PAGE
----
Judy Rodman - All Things Vocal Blog

Training & insights for stage and studio singers, speakers, vocal coaches and producers from professional vocal coach and author of "Power, Path & Performance" vocal training method.

Tuesday, February 20, 2018

The Vagal - Vocal Connection Part 1... by Leah Grams Johnson

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This is Judy: As a vocal coach, I have become intrigued by the vagus nerve and its connection to the voice. It affects not only laryngeal functions, but the diaphragm, and thus vocal cord and breathing operations. Actually an extensive array of all sorts of bodily functions rely on its nuanced direction. We can help it work better ('increase vagal tone') with certain strategies. I asked my brilliant student/ assistant/ indie artist Leah Grams Johnson, who has been researching and working with a functional medicine physician for her own wellness, to write Part 1 of this series on the voice and the vagus nerve. Her doctor will be writing Part 2.  

Here now is Leah:

As vocalists, our bodies are our instruments. It follows that for the health and longevity of our voices, it is imperative we care for our bodies to the best of our ability.  At an intuitive level, I believe we can be our own healers for certain aspects of our physical, mental, and spiritual health. Vocalists even more so. Here’s why:

At the base of our skull exists the longest and most complex cranial nerve, called the vagus nerve. Picture this nerve like a beautiful climbing rose bush on a fragile bone trellis. It first reaches its delicate tendrils around the face, throat, vocal chords, and neck, then extends down to the heart, lungs, diaphragm, stomach, and intestines. For those of you with more sensitive stomachs, the vagus nerve is like a highway of communication sending signals from the brain, to the gut, and back to the brain— the cause of what we call “gut feelings.” A healthy functioning vagus nerve is said to have a strong “vagal tone.” 

Through indirect stimulation of the nerve, vagal tone can be increased by: 

  • singing or humming, 
  • slow deep diaphragmatic breathing, 
  • meditation, 
  • cold showers or splashing the face with ice water, 
  • and soothing connection (long hugs are like kale for the nervous system). 

How the Vagus rules

This far-reaching nerve plays a lead role in the autonomic nervous system, which consists of both the sympathetic and parasympathetic nervous systems. It is
...the prime component of the parasympathetic nervous system which regulates the ‘rest-and-digest’ or ‘tend-and-befriend’ responses (while) the sympathetic nervous system drives the ‘fight-or-flight’ response. - Christopher Bergland, Psychology Today 
When our vagus nerve is functioning properly, these two contrasting systems... 
...work in a rhythmic alternation that supports healthy digestion, sleep, and immune system functioning. - Dr. Arielle Shwartz. 
Additionally, the vagus nerve decreases inflammation and lowers blood pressure. A special note on inflammation: many scientists are beginning to consider conditions like anxiety, depression, and PTSD as forms and byproducts of inflammation. Other inflammatory diseases and conditions that could benefit from stimulation of the vagus nerve include: rheumatoid arthritis, inflammatory bowel syndrome, Crohn’s disease, Parkinson's, and epilepsy.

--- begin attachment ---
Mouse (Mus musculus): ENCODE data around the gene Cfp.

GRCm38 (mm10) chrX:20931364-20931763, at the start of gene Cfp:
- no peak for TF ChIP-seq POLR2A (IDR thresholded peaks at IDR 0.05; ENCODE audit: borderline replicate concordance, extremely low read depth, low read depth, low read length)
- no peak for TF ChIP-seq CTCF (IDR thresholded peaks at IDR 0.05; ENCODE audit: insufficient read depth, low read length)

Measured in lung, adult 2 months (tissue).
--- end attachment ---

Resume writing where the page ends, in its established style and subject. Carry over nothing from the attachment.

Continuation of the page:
In 2005, the FDA approved the use of vagus nerve stimulation as a treatment for depression. It has also been found to help with the following conditions: rapid cycling bipolar disorder, anxiety disorders, and Alzheimers Disease” - Stacy Sampson, DO, Medical News Today 

The Vagus nerve's impact on the Voice

The voice is controlled by the autonomic nervous system. I like to think of the voice as a wild animal— separate from the rational mind. It needs to feel safe and un-threatened in order to become muscularly relaxed and vulnerable through expression. Much like a horse, the total voice system (vocal chords, throat, diaphragm, lungs) is subject to the physical “fight-or-flight” effects of the sympathetic nervous system, and benefits from the calming effects of the parasympathetic nervous system. Remembering this primal function helps me during times of performance anxiety. 
By focusing on what my body needs physiologically to calm its “wild animal” and shift from the sympathetic to parasympathetic nervous system, I am more able to remove myself from the emotional storm caused by anxiety, and tame the physical manifestations of fear that inhibit my ability to simply sing. - Leah Grams Johnson

Bottom line: 

Not only does the vagus nerve affect the voice by physically touching the vocal chords, throat, lungs, and diaphragm, it also has a heavy hand in directing the autonomic nervous system. Conversely, the vibration of the vocal chords through singing greatly nourishes this wandering nerve and strengthens vagal tone. 

Within our own bodies, this beautiful symbiotic relationship exists as the vagal-vocal connection, making vocalists all the more adept at becoming our own healers! 

Judy again... Many thanks to my guest poster Leah Grams Johnson for researching and writing this Part 1. 

Leah is a singer-songwriter hailing from the coast of Northern California. Her unique take on Country and Contemporary Folk music has resonated with fans of all musical backgrounds nationwide. She is also an accomplished horsewoman and loves to do yoga!

Stay tuned for PART TWO of the Vagal-Vocal Connection, which will be an in-depth post by Functional Medicine Practitioner, Jackie Warner, regarding ways to reduce chronic stress, balance and nurture the body, and strengthen vagal tone. 

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